Councilman questions RFP process

With every infrastructure construction project (roads, sewers, etc.), there is an engineering design contract and an engineering inspection contract. Beachwood has always given both contracts to the same firm without allowing other firms to be considered or compete for them. Without other proposals to compare against, this firm basically tells the city what they believe they should be compensated for this work.

Since this issue first came up last February, I have been advocating for these contracts to be awarded in a competitive request-for-proposal process if they are above $25,000. Many cities do things in different ways, but what I am suggesting isn’t unique. Shaker Heights operates this way and each time they post an RFP, multiple firms submit proposals to compete for the work. The proposal ranked highest regarding qualifications and expertise is awarded the contract as long as their fee proposal is competitive.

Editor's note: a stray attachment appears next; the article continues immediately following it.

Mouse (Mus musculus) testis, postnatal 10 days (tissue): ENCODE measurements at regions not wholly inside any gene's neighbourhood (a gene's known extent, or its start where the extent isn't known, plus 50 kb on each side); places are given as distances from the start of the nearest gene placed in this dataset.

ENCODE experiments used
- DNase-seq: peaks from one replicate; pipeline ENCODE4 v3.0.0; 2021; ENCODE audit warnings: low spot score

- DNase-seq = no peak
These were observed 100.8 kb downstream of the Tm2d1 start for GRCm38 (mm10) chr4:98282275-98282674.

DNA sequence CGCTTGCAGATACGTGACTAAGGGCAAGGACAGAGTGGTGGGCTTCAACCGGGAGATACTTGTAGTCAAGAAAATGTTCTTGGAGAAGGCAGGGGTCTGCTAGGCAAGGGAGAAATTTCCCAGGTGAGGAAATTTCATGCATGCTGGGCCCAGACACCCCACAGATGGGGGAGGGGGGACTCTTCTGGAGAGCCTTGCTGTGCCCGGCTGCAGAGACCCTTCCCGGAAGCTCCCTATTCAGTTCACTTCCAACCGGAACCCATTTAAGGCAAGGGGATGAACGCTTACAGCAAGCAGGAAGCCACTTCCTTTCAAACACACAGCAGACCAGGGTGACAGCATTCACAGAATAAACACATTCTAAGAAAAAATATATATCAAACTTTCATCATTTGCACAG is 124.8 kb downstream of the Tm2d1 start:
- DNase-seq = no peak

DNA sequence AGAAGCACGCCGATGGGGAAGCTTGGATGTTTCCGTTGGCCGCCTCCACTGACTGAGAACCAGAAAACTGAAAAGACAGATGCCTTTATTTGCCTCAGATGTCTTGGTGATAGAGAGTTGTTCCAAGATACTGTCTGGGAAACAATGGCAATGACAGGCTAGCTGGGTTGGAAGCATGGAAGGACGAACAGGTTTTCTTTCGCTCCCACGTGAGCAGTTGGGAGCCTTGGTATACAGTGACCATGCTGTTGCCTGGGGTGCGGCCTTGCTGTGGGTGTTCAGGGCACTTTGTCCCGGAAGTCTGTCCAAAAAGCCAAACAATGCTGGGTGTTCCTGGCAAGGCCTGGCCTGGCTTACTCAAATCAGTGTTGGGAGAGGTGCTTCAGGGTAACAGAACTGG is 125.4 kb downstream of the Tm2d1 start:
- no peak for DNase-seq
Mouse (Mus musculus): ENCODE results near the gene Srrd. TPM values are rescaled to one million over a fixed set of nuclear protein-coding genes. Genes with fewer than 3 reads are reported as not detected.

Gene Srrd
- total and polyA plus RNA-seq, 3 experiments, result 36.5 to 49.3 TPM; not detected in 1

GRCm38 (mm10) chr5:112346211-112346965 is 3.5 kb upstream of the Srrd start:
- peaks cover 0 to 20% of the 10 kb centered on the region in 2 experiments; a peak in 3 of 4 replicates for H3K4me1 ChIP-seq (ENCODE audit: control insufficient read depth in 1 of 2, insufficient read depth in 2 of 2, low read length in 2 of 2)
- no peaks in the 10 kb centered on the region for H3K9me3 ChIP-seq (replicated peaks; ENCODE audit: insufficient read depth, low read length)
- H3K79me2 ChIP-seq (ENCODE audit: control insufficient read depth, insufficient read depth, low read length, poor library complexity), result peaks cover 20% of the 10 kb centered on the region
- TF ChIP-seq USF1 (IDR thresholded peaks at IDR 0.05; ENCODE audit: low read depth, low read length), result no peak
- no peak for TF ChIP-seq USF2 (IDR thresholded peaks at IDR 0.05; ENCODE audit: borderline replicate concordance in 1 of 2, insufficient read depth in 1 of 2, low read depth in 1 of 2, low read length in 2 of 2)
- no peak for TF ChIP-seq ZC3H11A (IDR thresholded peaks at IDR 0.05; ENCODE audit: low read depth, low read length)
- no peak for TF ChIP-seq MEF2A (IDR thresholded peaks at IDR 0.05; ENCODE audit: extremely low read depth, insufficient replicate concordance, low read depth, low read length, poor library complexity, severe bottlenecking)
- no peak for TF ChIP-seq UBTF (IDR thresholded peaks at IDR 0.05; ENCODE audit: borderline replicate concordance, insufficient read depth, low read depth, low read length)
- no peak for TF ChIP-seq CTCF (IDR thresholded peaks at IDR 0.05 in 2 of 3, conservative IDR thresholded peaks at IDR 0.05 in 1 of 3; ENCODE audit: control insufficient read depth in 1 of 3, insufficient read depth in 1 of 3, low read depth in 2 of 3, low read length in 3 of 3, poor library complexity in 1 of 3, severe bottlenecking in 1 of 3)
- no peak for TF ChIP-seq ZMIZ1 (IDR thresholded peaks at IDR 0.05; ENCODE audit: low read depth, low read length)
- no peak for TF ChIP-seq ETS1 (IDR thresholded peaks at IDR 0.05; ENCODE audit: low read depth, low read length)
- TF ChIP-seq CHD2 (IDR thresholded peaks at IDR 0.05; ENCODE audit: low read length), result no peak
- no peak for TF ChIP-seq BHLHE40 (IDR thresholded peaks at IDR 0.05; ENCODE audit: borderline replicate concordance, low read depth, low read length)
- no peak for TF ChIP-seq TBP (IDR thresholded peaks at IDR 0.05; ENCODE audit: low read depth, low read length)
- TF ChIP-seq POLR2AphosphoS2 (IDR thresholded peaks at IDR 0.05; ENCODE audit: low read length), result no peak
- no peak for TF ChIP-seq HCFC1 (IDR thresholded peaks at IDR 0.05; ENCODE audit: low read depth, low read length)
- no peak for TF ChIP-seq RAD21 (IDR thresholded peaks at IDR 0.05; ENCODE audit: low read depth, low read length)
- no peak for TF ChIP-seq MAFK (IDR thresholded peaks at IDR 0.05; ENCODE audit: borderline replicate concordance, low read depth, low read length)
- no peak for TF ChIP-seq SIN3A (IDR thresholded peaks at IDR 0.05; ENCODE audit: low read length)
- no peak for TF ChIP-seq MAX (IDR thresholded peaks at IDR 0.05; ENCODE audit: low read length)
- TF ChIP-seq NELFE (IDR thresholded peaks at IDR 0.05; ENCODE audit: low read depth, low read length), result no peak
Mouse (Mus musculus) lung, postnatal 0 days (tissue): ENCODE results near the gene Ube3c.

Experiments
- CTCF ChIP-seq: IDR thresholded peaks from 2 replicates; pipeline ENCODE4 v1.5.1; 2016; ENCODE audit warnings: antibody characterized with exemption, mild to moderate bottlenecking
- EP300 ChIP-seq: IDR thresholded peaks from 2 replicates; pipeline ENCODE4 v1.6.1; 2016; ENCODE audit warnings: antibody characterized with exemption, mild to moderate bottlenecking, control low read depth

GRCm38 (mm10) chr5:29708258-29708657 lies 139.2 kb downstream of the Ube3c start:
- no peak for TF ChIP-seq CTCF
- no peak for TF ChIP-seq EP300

I understand that issuing and reviewing RFPs can be a drag, but awarding contracts in a competitive process is what good government demands. For Beachwood to contract with a firm as their city engineer, then award that same firm both engineering contracts on construction projects they recommended, without allowing other firms to be considered or compete for this work, runs contrary to best practices in public finance. And, quite frankly, common sense.

I am surprised that this well-established, common-sense business practice has become controversial, and is something I have to fight for and others are against.

Mike Burkons, Councilman

City of Beachwood

  • Contract
  • Inspection
  • Work
  • Proposal
  • Rfp
  • Project
  • Award
  • Mike Burkons